I have to confess that the unrelenting, verging on overwhelming, abuses of political power have left me in a temporary state of dumbfoundedness. Now that’s a long word, unrecognized by my spell-checker and even in some dictionaries. But it is legitimate and means being dumbfounded or amazed to the point of being unresponsive, flabbergasted or gobsmacked. My spell-checker doesn’t recognize the last one either, but my dictionary does. Even computer software has its limitations— until the next update anyway.
So, assuming the condition is temporary, I thought it would be fun to revisit a topic I have discussed at length during the halcyon days before being exiled from expressing opinions in a community newspaper. When I say at length, I mean it literally.
America is the land of opportunity and unlimited horizons. We celebrate a vastness that is also beautiful and promising, unlike the antiseptic starkness of Mongolia or the desolation of Siberia. Bigger is not necessarily better when it comes to the words we choose to use, but that doesn’t mean we’re not impressed by them.
When I was a kid we were all amazed by what was said to be the biggest word in the dictionary— antidisestablishmentarianism— all 28 letters and 11 or 12 syllables of it, depending on whether you considered “ism” as one or two syllables. Then the movie, “Mary Poppins” came out in 1964, giving birth to supercalifragilisticexpialidocious, boasting 34 letters and 14 syllables to become the longest word to beat. It was clearly made up just to be a very long word that fit splendidly into a song that kids and adults delighted in singing. The Sherman brothers who wrote the song swear it was one they remembered from their childhood, but it really has no meaning, other than a word you use when you can’t think of another word.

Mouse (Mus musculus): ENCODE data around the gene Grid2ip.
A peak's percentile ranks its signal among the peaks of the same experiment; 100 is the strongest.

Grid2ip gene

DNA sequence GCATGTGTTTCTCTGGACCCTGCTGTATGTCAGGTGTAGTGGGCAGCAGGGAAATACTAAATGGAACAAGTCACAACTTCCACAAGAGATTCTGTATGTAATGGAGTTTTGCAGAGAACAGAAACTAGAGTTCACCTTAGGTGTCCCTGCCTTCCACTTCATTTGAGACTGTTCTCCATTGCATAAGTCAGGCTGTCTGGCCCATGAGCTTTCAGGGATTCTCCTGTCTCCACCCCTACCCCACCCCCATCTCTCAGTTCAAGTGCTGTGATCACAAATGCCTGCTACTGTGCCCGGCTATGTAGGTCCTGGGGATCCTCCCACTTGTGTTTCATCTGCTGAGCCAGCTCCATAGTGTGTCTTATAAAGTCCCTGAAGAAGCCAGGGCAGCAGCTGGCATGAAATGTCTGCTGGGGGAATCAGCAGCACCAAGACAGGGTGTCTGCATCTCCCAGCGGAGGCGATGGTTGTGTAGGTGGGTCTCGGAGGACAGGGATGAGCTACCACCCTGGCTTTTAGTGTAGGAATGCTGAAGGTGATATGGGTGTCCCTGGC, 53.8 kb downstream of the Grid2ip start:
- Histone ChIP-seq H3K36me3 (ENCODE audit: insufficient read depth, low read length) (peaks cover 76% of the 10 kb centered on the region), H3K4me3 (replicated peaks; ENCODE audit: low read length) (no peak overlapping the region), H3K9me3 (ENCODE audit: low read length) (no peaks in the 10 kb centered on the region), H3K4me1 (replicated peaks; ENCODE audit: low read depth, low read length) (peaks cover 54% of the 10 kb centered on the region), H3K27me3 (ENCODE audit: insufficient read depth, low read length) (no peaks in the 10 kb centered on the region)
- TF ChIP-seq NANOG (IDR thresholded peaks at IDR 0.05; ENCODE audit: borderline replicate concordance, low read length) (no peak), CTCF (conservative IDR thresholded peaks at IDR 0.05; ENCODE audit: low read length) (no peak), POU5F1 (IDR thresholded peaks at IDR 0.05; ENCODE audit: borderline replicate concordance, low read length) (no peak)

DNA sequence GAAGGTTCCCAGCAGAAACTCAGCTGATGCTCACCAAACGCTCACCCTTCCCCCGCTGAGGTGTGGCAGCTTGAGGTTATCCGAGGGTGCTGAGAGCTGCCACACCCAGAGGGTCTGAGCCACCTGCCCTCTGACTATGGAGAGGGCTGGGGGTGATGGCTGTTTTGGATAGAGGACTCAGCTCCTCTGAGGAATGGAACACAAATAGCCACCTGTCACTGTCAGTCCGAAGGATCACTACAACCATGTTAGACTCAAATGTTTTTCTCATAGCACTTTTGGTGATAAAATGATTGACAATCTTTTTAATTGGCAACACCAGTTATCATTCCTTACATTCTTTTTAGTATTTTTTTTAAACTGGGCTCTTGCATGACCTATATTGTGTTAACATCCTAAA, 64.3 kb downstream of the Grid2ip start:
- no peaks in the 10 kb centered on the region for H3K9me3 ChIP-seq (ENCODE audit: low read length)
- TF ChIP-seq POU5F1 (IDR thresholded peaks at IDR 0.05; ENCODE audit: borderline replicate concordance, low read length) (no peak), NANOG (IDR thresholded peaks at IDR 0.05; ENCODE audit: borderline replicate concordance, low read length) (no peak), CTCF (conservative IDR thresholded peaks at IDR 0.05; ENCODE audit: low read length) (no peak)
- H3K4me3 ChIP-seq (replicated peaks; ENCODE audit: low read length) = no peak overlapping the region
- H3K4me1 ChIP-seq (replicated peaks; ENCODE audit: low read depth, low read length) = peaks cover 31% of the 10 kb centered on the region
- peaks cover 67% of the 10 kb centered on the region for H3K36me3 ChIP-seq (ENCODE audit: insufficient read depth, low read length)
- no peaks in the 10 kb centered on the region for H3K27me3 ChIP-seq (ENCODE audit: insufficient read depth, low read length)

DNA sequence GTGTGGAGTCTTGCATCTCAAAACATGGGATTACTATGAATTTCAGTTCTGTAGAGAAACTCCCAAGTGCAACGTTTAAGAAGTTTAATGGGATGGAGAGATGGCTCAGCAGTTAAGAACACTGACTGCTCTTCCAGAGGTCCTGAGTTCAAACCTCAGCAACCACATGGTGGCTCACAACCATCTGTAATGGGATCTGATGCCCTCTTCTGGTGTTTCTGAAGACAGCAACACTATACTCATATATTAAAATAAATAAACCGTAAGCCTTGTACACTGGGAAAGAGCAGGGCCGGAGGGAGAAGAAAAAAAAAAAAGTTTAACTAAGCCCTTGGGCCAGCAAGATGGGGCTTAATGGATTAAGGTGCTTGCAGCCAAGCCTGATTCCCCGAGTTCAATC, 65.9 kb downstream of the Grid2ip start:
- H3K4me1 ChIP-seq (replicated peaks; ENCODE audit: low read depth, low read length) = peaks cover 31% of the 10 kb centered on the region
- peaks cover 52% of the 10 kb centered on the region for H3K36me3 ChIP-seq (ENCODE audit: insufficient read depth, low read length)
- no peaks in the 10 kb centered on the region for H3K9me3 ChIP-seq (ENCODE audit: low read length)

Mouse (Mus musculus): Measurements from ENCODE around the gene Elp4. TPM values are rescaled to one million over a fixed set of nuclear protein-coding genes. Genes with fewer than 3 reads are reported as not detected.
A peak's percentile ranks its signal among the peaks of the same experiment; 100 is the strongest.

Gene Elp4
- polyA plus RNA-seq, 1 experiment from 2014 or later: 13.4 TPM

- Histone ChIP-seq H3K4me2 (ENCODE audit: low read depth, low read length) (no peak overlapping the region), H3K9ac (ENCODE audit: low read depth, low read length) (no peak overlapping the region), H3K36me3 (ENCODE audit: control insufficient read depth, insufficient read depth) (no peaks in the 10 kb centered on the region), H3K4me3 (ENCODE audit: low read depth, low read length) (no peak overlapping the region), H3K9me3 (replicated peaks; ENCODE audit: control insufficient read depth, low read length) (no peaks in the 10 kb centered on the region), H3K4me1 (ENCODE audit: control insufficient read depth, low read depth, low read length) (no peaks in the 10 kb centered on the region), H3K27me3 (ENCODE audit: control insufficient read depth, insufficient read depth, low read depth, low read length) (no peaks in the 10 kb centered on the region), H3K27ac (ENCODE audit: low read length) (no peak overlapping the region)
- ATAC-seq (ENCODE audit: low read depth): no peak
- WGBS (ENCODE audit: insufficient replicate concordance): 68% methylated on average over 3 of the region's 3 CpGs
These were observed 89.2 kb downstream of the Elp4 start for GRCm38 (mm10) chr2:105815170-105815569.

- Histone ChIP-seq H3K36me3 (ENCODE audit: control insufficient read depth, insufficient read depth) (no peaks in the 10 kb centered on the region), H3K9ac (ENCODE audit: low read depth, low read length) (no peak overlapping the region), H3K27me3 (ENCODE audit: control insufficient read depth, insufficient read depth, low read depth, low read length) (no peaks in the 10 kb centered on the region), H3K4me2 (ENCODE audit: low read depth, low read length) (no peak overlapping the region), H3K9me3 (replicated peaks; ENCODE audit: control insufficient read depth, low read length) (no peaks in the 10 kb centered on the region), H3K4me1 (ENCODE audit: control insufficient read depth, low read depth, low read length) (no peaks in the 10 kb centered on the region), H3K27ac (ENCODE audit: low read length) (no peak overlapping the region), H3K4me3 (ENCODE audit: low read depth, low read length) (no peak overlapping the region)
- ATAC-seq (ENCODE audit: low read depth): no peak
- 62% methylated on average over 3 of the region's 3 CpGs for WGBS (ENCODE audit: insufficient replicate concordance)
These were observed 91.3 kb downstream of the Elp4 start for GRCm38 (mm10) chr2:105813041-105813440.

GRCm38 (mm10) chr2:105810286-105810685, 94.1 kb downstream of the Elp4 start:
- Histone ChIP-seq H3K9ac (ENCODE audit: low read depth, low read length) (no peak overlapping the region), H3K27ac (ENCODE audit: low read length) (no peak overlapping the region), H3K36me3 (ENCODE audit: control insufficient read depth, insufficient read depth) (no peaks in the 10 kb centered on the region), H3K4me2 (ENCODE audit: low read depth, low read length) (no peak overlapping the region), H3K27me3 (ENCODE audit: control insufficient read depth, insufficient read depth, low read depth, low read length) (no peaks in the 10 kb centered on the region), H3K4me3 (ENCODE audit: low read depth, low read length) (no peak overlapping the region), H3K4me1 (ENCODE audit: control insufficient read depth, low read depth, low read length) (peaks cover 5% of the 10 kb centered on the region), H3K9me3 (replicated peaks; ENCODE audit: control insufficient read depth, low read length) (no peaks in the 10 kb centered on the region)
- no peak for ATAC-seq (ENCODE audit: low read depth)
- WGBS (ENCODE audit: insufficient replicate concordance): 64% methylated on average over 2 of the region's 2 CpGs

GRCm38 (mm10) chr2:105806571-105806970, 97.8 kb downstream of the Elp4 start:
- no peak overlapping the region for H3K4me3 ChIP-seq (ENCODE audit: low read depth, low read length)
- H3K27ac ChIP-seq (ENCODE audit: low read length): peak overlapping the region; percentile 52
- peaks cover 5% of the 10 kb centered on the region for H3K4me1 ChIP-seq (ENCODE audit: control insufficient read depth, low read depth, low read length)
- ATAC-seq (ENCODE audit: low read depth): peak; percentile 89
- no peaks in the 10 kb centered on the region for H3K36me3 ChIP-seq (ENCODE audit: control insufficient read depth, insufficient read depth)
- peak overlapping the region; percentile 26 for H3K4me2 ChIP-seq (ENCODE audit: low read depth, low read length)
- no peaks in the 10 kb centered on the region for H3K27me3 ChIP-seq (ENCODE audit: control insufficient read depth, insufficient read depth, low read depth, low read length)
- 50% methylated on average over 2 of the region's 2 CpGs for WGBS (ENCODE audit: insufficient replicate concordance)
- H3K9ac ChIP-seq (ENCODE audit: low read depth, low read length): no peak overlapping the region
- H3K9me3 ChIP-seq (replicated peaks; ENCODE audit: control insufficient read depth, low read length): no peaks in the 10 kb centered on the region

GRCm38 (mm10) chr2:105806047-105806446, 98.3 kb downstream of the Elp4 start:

To bring some perspective to the topic at hand, the third paragraph of this essay contains 183 letters, equaling the longest word accredited to a work of literature. It appeared in a Greek comedy and referred to an ancient food dish. I’ll spare you (and myself) typing it in its entirety because you wouldn’t be able to pronounce it. Plus I know how weird long words look, squeezed and hyphenated in narrow news columns when reported in newspapers and magazines.
Antidisestablishmentarianism is a legitimate English word meaning “opposition to disestablishment of the Church of England (or any nationalized religion).” Granted we seldom have the occasion to use this word in conversation but that is beside the point. It allows us to feel smart to be able to spell such a mouthful of wordage. You spell it just like it sounds. In other words, if you can say it, you have a good chance of spelling it. That is also true of supercalifragilisticexpialidocious, and you have a song to help you sound it out “even though the sound of it is something quite atrocious…”
Using songs to help us learn longer words has always been effective. Several generations of children learned to spell “encyclopedia” that way and Sesame Street has long combined music and spelling as a learning too1.
Medicine, Science and Proper Names Stake Claims
The same can’t be said for pseudopseudohypoparathyroidism, which is reportedly the longest word in a standard dictionary, though it more properly belongs in a medical dictionary. Its meaning is very complex pertaining to parathyroid disease, and the repetition of first two syllables seems a bit unfair if you give points for originality.